Kara Davis

I’m so glad you have brought attention to this horrific game hunting that so many emasculated men have participated in. I find it disgusting that human beings get pleasure out of slaughtering these wild beautiful animals so they can mount the carcass on their wall. These psuedo “righteous kill” hunters prey upon third-world countries who can’t even get their basic needs met, offering money in exchange for slaughtering these magnificent, intelligent, beautiful animals.

Christia Funkhouser-Ruckel

We, like many of our friends and family, are so disappointed that you would feature a huge article with photos of lions, etc., killed by [Jim Ledgerwood]. It has turned us off to an otherwise good paper that could have good, uplifting, front-page stories about helping pets, children, people and promoting welfare with spaying and neutering education. Is the CN&R trying to get a charge out of people lately with its stories?

We applaud organizations such as Farm Sanctuary and PETA, as well as those human beings who do not find the need to justify putting killed animals on walls, as Jim Ledgerwood did. We hope he develops into a kinder human being. Compassion and understanding in daily living are the true way of life for all.

Edie Coyle
Forest Ranch

Porter’s ‘feeble premise’

Re “Mayhem” (From the Edge, by Anthony Porter, Nov. 12):

Mr. Porter overstretched every point in order to make his sullen case that it’s the military that’s the cultish, mass-murdering machine, while Major Hasan, an outlier within the military, must be somehow better—or at least a victim. Anyone who’s been in the military knows that the people in it have all kinds of views and that the military’s demand for mental conformity is no greater than at many or most corporations. Calling the military a “cult” and building his column on that feeble premise was a blunder.

In all probability Porter was stuck for a way to conclude his sorry effort and figured throwing Hasan’s family under the bus was his best option. Actually, even if readers could contain their rage at his pillorying our military, which has suffered quite enough, is there any sane American who doesn’t regard Hasan’s mass murder as a deplorable and despicable act?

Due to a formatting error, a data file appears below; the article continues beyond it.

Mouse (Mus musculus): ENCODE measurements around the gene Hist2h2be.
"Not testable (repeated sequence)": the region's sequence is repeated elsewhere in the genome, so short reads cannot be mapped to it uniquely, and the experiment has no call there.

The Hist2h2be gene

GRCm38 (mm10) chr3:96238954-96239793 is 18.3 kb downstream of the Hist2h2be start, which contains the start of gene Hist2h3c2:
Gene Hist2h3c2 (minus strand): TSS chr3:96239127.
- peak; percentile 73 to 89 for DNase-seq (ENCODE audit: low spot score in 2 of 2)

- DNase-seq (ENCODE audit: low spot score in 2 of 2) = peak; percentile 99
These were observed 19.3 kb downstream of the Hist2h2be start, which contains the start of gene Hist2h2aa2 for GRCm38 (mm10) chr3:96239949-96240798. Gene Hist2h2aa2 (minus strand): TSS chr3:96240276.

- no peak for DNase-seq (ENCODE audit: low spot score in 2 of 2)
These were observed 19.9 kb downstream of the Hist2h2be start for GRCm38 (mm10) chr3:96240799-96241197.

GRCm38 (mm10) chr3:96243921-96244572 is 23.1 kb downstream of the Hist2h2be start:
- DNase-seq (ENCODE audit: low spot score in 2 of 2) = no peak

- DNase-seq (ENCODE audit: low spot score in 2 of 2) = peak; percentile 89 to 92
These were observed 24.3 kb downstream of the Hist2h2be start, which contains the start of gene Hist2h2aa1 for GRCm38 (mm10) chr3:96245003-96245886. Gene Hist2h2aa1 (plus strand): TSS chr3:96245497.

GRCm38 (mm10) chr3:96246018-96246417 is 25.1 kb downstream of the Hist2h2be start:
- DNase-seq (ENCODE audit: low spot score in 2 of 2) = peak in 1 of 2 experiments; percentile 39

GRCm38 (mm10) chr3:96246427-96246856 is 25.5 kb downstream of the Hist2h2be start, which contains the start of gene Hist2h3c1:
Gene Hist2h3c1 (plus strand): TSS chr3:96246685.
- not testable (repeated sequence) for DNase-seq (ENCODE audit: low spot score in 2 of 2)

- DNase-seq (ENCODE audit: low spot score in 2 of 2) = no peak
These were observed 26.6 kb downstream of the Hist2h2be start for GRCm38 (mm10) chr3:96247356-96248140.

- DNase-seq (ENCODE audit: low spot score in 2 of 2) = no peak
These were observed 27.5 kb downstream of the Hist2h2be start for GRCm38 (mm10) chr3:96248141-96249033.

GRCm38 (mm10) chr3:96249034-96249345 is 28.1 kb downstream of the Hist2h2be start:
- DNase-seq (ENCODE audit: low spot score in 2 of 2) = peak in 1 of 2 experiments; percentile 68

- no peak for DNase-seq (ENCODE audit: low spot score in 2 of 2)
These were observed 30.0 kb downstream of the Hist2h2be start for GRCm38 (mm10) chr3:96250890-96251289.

Hasan’s family, undoubtedly Muslim, is quite reasonably worried some lunatic will attempt to right matters by killing them. It’s a sad commentary on Porter that he felt his concluding remark about Hasan’s family deserved print.

Dave Weiner

Who’s the real coward?

Re “Coward” (From the Edge, by Anthony Peyton Porter, Nov. 19):

Most American soldiers I know or have known, myself included, have faced combat bravely when we’ve had to. Most people who have done something “heroic” will tell you they simply did what they had to do and what they thought was right. However bravely I acted during my military service, I consider the fact that I allowed myself to be put into a combat situation an act of cowardice. Let me explain.

My first memories are of the Ten Commandments and the teachings of Jesus Christ. The commandment says, “Thou shalt not kill.” Jesus said there was one law to follow above all other, “Love thy neighbor as thyself.” Well, it seems to me that going to another country and killing its citizens goes against the basic principles of our moral foundations. I killed when I knew it was wrong. I did it bravely. However, by doing what I knew to be wrong at the urging of other humans, I was a coward.

Mr. Porter’s reader chose to react with anger and indignation. Mr. Porter responded with wit and a challenge. I would tell them both that until we start highlighting our commonalities as human beings rather than fighting over our differences of opinion, the average person will continue to do the easy thing by going along with the crowd and reducing our human interactions to a series of hard-fought battles where everyone loses.

Robert Jordan